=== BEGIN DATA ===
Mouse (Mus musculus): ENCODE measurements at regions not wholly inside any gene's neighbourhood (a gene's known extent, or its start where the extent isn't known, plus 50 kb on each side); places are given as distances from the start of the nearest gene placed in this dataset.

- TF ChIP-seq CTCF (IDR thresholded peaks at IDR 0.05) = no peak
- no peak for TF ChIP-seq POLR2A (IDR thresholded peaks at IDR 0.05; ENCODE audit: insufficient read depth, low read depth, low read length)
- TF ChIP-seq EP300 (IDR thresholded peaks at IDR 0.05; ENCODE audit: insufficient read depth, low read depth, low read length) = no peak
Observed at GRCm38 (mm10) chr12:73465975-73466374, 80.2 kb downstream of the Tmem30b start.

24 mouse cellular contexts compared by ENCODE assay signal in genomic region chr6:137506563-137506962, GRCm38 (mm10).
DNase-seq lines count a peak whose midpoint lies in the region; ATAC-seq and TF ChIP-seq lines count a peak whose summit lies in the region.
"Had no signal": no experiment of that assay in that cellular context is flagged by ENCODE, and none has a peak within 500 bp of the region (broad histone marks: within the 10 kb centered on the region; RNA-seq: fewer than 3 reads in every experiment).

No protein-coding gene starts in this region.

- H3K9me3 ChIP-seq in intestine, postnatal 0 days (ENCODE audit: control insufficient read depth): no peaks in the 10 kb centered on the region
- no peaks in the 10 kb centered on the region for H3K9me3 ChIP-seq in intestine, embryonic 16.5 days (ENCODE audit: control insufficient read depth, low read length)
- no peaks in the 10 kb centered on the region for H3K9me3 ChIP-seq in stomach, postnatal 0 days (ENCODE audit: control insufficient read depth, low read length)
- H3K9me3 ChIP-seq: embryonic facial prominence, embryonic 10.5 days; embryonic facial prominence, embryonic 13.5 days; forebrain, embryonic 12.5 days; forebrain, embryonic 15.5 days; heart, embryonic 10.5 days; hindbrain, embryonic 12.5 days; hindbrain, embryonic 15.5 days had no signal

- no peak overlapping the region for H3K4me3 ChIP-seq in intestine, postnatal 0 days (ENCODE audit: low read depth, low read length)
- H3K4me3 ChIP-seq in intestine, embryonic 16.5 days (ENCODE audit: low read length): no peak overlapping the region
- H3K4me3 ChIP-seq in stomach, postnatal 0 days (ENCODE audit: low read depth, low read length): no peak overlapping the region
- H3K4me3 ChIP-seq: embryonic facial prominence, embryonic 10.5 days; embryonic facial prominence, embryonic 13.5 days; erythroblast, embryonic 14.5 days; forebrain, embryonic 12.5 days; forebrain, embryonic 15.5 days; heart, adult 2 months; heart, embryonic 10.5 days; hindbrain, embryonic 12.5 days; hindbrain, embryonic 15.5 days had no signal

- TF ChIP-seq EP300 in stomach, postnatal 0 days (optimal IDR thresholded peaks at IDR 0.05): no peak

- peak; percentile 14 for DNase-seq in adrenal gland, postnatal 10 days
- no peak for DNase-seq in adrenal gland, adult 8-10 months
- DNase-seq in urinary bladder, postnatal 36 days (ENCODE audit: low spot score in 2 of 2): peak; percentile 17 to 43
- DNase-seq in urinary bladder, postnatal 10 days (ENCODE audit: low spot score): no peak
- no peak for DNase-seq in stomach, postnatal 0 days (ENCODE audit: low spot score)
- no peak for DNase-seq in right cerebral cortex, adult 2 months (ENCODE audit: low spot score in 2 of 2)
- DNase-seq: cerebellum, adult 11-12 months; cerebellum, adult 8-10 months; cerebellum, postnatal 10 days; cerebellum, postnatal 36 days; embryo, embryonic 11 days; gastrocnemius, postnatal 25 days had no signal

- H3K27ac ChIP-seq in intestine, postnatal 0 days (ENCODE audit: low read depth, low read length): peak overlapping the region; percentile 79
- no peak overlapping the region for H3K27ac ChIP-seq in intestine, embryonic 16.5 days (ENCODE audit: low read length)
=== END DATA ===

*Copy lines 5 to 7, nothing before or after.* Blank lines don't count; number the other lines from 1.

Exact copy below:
Observed at GRCm38 (mm10) chr12:73465975-73466374, 80.2 kb downstream of the Tmem30b start.

24 mouse cellular contexts compared by ENCODE assay signal in genomic region chr6:137506563-137506962, GRCm38 (mm10).
DNase-seq lines count a peak whose midpoint lies in the region; ATAC-seq and TF ChIP-seq lines count a peak whose summit lies in the region.